You see, satisfaction in God is not automatic in the morning. It’s not automatic in the morning, or any other time of day, but especially in the morning for some non-morning people. So, where’s it going to come from? It’s going to come from the answer to that prayer. We got to fight for satisfaction in God.
Do you remember George Müller, the owner, or runner, of the orphanages in England a hundred years ago, who is known for his answered prayer? He said that he began to have his devotions by trying to pray when he got up in the morning without the word, and finally he gave up and began to read the word and turn that into prayer because, he said, his mind would wander if he didn’t. And secondly he said, “I have to get my heart happy in Christ before I meet anybody, or I am of no use to them.” That’s right. If you go to the breakfast table and you’re just as sour, and sad, or discouraged, or grumpy as you were when you went to bed — or worse — how are you going to bless your family, or your roommate, or your friends, or whomever? How are you going to be a minister to them? We’ve got to fight for satisfaction. We do it by prayer, and we do it by the word.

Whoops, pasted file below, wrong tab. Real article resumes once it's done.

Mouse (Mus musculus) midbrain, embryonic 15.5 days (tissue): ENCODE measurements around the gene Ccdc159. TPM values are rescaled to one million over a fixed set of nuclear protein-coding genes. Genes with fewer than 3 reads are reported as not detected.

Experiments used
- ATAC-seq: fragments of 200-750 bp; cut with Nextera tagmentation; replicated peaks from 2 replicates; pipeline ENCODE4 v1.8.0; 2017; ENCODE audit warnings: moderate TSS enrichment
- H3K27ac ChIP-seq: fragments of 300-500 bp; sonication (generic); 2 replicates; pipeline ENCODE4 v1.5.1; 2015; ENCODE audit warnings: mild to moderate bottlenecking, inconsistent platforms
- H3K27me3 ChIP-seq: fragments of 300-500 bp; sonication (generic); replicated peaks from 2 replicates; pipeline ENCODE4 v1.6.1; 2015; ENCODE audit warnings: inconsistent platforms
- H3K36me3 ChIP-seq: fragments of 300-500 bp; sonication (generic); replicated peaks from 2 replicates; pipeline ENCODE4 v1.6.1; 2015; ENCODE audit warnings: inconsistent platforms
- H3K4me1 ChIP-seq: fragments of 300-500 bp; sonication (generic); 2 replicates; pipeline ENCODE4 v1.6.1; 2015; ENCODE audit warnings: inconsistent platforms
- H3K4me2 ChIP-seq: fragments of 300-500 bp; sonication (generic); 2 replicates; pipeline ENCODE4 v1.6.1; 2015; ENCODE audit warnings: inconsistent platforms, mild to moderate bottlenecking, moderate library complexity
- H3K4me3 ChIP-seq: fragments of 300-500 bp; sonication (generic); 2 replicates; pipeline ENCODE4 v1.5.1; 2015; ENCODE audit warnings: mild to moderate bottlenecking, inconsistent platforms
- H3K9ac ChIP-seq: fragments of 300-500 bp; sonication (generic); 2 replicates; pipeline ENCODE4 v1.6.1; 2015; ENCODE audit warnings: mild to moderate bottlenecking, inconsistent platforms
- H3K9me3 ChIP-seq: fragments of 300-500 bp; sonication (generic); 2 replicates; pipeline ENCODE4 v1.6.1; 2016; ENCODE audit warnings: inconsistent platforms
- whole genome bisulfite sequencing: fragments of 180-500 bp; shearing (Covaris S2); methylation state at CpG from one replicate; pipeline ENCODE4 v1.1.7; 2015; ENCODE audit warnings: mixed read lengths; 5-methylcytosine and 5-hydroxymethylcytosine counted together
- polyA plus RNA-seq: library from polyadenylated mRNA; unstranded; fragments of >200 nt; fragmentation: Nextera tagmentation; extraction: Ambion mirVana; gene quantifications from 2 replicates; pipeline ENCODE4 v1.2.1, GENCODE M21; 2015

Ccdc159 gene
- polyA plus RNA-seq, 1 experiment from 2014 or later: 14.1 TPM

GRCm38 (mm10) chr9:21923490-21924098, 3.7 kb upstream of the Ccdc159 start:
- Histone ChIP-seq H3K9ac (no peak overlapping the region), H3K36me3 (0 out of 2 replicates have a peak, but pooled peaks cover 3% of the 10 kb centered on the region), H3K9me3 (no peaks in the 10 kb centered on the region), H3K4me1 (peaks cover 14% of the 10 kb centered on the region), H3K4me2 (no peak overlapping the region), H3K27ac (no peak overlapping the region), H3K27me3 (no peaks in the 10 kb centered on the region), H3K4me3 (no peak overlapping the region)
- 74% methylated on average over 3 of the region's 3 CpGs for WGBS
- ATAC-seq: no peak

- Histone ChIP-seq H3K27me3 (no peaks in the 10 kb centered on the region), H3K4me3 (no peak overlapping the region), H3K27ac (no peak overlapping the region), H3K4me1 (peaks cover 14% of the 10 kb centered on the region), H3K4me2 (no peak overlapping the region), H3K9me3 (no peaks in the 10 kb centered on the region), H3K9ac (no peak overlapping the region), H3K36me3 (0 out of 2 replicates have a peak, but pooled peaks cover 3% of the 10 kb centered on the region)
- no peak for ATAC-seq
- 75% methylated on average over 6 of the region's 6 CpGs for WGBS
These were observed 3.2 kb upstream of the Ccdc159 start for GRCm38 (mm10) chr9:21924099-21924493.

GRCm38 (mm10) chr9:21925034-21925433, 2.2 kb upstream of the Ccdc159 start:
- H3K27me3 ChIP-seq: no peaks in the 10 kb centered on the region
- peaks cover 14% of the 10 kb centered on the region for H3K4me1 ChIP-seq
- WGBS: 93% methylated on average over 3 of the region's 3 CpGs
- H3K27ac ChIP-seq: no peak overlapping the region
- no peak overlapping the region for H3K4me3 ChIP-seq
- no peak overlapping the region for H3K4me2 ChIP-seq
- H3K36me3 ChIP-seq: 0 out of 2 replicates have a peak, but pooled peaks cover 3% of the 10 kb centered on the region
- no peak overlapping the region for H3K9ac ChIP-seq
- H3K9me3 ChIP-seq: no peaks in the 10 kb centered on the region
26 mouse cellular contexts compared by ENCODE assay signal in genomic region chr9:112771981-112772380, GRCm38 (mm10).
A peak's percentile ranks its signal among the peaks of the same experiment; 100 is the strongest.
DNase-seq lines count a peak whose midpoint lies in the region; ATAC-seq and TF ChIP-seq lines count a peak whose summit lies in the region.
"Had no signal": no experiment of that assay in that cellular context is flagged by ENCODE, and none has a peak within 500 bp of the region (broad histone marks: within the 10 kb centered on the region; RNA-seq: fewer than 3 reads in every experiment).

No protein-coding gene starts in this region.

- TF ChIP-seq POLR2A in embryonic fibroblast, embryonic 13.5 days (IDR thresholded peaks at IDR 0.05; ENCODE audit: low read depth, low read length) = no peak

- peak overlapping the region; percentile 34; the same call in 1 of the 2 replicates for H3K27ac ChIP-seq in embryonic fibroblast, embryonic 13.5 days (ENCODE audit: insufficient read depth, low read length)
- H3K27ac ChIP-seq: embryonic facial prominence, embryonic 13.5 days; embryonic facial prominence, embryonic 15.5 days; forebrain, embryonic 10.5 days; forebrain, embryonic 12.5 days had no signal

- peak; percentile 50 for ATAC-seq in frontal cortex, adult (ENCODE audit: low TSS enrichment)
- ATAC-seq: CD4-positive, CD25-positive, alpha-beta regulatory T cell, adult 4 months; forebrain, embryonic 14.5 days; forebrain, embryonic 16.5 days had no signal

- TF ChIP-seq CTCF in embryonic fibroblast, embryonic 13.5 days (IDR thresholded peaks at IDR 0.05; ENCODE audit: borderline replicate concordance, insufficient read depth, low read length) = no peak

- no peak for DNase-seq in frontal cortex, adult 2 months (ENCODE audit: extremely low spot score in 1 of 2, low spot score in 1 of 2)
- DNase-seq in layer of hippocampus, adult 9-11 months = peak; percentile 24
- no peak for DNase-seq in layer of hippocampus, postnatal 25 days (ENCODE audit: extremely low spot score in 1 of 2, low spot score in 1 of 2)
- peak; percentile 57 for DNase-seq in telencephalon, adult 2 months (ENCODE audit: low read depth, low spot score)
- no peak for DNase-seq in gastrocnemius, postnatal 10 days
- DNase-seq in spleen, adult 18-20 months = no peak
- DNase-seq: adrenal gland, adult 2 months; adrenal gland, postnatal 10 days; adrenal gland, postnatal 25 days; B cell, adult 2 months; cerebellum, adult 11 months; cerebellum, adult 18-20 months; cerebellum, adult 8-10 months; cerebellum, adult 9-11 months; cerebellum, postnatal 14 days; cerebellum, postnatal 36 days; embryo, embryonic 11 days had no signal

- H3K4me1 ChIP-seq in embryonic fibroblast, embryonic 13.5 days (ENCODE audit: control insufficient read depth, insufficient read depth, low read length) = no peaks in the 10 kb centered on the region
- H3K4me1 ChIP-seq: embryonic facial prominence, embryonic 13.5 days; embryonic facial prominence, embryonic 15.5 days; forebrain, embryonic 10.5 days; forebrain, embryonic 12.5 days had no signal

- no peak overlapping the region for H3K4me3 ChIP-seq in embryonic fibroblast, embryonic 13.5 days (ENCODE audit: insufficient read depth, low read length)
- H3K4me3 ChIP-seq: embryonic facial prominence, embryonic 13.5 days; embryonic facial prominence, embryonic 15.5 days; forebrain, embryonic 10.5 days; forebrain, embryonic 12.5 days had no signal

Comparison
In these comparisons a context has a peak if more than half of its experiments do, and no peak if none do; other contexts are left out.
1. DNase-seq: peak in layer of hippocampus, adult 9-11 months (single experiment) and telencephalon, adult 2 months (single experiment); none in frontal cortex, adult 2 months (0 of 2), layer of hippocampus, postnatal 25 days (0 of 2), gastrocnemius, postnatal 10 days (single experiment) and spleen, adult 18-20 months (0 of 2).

I think one of the messages I gave was on a Sunday night near the beginning of my time, seventeen years ago or so at Bethlehem, and it resulted in that big sign going up on the side of the 1914 building out there as you come east on Eighth Street and you drive in. What does the big sign say? Hope in God. Psalm 42:5 — I remembered it in those early days. I can’t tell you how scared I was coming to Bethlehem. I’d never been a pastor before. I was 34 years old. I’d probably preached twenty times in my life. I’d never done a funeral, never done a baptism, never done the Lord’s Supper, never counseled anybody with any serious problem, and they hired me. I couldn’t believe it. I had taught up till that time, just taught — simple, straightforward, healthy 18–22-yea-old students, and they never had any major problems. At least they didn’t come to me with them. So, my experience was squeaky easy up till that point.